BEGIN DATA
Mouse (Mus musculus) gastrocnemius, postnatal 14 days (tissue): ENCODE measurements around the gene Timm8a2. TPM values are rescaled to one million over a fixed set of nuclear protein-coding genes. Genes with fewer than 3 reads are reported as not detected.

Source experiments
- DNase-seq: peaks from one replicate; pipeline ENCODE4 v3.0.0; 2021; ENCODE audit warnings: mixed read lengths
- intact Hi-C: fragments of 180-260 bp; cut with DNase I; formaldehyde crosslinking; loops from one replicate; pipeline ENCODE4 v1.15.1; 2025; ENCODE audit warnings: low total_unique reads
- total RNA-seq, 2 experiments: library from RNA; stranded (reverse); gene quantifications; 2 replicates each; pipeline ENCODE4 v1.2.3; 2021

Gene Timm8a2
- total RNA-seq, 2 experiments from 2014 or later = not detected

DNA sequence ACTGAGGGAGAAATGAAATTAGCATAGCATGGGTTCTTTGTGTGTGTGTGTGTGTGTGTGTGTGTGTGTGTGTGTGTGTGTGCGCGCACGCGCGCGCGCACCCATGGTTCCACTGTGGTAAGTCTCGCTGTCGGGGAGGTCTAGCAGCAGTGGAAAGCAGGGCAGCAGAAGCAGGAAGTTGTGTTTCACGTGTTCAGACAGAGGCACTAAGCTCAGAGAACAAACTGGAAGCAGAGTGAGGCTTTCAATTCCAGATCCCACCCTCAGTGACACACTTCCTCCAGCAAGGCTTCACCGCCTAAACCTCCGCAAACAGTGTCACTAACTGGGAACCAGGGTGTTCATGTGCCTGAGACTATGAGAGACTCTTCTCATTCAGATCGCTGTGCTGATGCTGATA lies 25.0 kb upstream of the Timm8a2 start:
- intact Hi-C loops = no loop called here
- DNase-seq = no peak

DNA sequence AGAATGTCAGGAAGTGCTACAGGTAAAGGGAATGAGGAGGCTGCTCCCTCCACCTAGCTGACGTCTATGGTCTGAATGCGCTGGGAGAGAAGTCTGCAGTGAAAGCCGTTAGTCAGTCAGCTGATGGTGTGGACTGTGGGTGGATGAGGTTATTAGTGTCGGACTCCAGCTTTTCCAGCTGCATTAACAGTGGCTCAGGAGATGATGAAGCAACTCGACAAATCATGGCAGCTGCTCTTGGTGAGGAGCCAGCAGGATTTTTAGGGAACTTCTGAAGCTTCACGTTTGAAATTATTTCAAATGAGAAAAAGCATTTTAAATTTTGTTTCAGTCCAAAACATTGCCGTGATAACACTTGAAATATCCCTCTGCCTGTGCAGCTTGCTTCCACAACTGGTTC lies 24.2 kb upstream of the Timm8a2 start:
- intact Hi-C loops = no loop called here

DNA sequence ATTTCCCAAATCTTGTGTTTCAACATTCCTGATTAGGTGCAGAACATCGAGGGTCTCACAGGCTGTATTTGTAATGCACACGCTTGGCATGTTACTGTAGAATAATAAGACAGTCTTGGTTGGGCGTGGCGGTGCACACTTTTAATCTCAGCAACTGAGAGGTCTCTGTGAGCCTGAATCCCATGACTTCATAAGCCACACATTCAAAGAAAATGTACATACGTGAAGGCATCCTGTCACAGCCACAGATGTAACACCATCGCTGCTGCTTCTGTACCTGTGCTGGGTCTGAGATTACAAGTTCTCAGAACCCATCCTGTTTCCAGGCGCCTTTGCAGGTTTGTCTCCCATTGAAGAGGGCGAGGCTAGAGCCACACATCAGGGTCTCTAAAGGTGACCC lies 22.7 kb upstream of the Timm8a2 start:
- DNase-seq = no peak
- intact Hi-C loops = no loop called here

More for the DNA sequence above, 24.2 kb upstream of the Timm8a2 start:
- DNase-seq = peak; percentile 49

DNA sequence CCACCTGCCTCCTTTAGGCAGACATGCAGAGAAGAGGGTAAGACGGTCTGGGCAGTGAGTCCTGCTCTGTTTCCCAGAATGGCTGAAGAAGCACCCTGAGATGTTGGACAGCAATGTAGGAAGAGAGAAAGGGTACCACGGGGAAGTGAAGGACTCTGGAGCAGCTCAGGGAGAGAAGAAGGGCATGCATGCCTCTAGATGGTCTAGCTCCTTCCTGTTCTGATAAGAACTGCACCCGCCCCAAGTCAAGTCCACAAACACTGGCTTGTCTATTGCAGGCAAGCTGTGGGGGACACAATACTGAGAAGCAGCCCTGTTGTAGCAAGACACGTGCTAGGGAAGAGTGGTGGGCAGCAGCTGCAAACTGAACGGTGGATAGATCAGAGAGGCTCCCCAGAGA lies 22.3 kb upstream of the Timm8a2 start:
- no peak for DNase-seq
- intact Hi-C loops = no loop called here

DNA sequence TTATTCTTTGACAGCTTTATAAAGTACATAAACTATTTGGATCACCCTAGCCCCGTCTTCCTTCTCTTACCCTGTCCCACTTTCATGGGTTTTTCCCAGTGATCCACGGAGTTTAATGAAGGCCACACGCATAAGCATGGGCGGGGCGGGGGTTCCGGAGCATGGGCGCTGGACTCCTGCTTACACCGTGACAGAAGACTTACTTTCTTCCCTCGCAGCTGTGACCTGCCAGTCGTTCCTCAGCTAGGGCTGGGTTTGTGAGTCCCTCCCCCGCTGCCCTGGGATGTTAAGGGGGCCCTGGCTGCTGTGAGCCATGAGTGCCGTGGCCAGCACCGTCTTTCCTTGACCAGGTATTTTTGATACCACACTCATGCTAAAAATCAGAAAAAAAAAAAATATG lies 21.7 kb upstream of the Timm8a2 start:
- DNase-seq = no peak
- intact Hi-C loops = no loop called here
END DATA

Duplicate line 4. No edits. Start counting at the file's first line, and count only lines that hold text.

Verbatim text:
- intact Hi-C: fragments of 180-260 bp; cut with DNase I; formaldehyde crosslinking; loops from one replicate; pipeline ENCODE4 v1.15.1; 2025; ENCODE audit warnings: low total_unique reads